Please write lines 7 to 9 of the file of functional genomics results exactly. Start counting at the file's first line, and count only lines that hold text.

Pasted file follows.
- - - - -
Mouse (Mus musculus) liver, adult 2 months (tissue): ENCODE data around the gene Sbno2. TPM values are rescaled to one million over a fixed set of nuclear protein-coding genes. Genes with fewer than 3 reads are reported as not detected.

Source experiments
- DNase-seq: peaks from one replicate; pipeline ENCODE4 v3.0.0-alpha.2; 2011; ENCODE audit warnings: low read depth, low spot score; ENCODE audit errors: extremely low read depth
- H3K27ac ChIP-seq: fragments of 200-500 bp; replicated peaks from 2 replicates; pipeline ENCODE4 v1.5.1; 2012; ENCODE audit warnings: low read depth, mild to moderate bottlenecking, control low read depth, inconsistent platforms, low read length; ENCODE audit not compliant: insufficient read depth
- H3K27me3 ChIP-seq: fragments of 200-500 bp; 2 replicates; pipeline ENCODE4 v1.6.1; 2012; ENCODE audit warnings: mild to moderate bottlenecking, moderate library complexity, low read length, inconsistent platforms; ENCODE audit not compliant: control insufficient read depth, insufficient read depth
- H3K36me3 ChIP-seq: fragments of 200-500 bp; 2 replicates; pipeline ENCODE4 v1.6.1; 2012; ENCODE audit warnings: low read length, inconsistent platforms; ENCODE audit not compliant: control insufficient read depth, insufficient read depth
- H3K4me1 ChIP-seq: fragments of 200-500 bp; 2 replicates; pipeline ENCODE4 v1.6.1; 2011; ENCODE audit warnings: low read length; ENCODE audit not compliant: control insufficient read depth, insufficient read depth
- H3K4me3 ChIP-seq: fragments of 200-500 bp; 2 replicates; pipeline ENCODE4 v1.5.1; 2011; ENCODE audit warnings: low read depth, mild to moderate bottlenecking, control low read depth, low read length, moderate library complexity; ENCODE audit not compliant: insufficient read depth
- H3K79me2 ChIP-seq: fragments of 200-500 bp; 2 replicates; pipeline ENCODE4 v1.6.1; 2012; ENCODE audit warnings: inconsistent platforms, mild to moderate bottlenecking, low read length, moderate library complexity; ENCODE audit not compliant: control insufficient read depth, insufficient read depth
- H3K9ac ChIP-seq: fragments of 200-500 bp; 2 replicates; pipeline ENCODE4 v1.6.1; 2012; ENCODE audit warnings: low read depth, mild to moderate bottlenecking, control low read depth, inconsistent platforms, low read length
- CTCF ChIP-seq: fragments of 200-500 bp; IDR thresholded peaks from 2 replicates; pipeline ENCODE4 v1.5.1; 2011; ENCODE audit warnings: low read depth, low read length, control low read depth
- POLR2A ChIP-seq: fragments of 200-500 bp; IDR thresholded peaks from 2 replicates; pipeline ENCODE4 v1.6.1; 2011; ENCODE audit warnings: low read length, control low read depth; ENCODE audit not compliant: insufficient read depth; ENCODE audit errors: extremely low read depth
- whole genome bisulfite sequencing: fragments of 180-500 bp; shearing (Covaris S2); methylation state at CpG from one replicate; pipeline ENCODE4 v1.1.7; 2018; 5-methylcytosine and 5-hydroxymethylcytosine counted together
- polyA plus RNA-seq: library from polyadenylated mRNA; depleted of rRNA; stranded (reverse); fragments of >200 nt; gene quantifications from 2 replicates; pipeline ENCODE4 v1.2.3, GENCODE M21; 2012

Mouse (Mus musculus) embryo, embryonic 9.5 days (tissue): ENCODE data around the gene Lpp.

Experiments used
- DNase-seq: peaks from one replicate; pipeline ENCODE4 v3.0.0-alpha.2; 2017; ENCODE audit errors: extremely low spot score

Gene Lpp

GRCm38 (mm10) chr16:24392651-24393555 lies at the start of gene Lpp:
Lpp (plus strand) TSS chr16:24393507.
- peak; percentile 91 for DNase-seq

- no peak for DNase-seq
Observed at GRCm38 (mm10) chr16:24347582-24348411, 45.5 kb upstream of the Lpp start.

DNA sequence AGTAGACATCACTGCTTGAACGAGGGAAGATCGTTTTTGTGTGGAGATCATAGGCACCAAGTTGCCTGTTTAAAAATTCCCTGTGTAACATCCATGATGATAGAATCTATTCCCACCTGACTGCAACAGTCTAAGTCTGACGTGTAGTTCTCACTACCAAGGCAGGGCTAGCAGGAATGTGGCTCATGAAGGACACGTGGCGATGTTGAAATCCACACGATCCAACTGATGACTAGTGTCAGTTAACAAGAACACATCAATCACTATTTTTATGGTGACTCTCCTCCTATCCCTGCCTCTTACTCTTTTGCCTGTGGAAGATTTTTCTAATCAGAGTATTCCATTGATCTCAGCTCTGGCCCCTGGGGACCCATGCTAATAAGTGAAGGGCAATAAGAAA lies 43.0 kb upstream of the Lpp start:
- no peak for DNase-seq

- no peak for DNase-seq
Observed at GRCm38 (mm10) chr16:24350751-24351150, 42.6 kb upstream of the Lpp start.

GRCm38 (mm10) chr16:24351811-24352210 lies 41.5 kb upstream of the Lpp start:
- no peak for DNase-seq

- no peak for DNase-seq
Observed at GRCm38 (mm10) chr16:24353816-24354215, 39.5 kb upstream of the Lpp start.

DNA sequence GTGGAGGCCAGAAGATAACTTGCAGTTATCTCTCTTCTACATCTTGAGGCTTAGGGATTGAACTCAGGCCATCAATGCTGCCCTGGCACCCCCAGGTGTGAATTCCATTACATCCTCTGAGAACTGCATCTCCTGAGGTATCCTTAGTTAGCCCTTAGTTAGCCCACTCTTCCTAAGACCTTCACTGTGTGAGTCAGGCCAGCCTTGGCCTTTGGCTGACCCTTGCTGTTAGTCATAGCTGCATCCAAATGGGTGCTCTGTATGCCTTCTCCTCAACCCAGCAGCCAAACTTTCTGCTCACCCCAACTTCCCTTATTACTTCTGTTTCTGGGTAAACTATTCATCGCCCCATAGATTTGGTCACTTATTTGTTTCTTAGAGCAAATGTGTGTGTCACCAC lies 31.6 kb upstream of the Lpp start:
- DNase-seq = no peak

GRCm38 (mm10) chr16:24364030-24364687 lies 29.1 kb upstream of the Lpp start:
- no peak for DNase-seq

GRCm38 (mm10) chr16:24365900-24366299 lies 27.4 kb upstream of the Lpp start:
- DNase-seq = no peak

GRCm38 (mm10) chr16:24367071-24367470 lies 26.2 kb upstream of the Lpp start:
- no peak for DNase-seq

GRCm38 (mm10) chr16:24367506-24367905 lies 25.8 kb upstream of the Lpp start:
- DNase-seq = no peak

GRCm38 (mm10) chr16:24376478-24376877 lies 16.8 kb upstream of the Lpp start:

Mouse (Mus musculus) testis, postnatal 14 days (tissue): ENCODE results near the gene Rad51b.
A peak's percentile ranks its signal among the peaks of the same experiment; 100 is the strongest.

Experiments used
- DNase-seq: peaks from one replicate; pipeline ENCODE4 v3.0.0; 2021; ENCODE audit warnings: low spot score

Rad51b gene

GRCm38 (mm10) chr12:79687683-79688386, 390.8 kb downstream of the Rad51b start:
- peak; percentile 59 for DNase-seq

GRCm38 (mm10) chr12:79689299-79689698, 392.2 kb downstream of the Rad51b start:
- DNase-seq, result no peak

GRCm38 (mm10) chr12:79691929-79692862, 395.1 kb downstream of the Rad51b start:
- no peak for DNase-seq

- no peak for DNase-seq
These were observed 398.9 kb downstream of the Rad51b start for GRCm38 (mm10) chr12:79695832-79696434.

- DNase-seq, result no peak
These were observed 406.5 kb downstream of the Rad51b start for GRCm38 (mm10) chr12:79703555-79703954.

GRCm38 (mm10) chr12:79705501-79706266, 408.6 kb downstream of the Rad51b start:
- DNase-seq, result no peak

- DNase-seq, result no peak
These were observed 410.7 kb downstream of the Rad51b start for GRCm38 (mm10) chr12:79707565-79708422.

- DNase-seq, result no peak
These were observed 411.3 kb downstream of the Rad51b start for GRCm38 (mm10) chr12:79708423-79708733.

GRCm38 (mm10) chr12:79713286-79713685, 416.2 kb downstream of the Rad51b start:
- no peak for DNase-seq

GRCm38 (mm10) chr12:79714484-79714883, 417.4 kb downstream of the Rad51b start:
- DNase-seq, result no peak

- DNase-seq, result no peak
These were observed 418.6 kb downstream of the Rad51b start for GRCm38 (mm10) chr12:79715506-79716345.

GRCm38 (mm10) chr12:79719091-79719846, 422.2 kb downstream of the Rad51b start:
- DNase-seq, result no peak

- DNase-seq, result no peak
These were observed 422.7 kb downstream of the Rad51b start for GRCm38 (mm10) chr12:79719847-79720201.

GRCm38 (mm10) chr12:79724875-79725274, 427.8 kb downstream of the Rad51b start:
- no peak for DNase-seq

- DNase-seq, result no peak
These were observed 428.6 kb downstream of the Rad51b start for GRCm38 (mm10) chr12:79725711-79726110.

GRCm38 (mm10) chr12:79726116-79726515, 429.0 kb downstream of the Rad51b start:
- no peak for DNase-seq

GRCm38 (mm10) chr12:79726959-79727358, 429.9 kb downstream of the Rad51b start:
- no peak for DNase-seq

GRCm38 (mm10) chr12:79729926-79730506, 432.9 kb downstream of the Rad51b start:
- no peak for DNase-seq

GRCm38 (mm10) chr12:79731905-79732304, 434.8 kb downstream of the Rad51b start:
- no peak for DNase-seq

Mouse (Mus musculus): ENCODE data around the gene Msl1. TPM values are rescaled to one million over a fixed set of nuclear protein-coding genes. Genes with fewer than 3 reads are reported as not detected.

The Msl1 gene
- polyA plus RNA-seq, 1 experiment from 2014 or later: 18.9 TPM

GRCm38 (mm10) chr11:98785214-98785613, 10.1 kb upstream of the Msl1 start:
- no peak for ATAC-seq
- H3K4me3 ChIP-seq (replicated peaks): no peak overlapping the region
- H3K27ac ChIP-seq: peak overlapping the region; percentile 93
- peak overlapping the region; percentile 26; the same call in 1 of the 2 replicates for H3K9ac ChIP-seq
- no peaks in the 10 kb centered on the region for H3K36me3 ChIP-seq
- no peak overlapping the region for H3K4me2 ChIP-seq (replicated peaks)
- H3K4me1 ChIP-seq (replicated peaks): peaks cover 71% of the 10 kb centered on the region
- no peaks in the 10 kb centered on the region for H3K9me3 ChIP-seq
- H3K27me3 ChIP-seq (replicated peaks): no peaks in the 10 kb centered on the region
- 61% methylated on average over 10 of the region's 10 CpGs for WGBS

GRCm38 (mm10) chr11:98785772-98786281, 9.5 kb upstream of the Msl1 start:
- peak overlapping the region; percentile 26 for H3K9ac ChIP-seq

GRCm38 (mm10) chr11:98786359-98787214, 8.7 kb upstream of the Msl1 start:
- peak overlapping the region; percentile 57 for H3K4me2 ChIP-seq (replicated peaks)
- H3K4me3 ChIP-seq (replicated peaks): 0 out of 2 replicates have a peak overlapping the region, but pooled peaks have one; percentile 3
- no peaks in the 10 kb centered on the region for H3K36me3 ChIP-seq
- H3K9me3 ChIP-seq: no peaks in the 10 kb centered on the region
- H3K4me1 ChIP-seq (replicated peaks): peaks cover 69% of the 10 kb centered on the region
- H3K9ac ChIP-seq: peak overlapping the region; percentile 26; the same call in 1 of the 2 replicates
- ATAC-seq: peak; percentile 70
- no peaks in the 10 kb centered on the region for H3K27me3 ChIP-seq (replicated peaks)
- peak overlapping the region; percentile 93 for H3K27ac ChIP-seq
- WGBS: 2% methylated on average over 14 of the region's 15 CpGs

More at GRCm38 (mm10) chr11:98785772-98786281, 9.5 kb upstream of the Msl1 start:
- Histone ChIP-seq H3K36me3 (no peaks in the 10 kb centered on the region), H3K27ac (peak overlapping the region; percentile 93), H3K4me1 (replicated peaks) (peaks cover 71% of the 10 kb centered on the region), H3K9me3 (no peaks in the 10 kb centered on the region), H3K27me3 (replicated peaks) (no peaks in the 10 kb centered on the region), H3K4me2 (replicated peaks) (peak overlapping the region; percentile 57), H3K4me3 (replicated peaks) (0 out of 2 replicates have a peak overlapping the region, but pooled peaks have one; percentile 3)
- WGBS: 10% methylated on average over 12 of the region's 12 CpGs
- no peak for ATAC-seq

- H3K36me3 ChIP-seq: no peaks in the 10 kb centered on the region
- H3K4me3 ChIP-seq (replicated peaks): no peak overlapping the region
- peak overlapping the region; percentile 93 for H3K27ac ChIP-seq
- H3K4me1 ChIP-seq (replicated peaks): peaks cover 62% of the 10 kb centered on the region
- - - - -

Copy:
- H3K4me1 ChIP-seq: fragments of 200-500 bp; 2 replicates; pipeline ENCODE4 v1.6.1; 2011; ENCODE audit warnings: low read length; ENCODE audit not compliant: control insufficient read depth, insufficient read depth
- H3K4me3 ChIP-seq: fragments of 200-500 bp; 2 replicates; pipeline ENCODE4 v1.5.1; 2011; ENCODE audit warnings: low read depth, mild to moderate bottlenecking, control low read depth, low read length, moderate library complexity; ENCODE audit not compliant: insufficient read depth
- H3K79me2 ChIP-seq: fragments of 200-500 bp; 2 replicates; pipeline ENCODE4 v1.6.1; 2012; ENCODE audit warnings: inconsistent platforms, mild to moderate bottlenecking, low read length, moderate library complexity; ENCODE audit not compliant: control insufficient read depth, insufficient read depth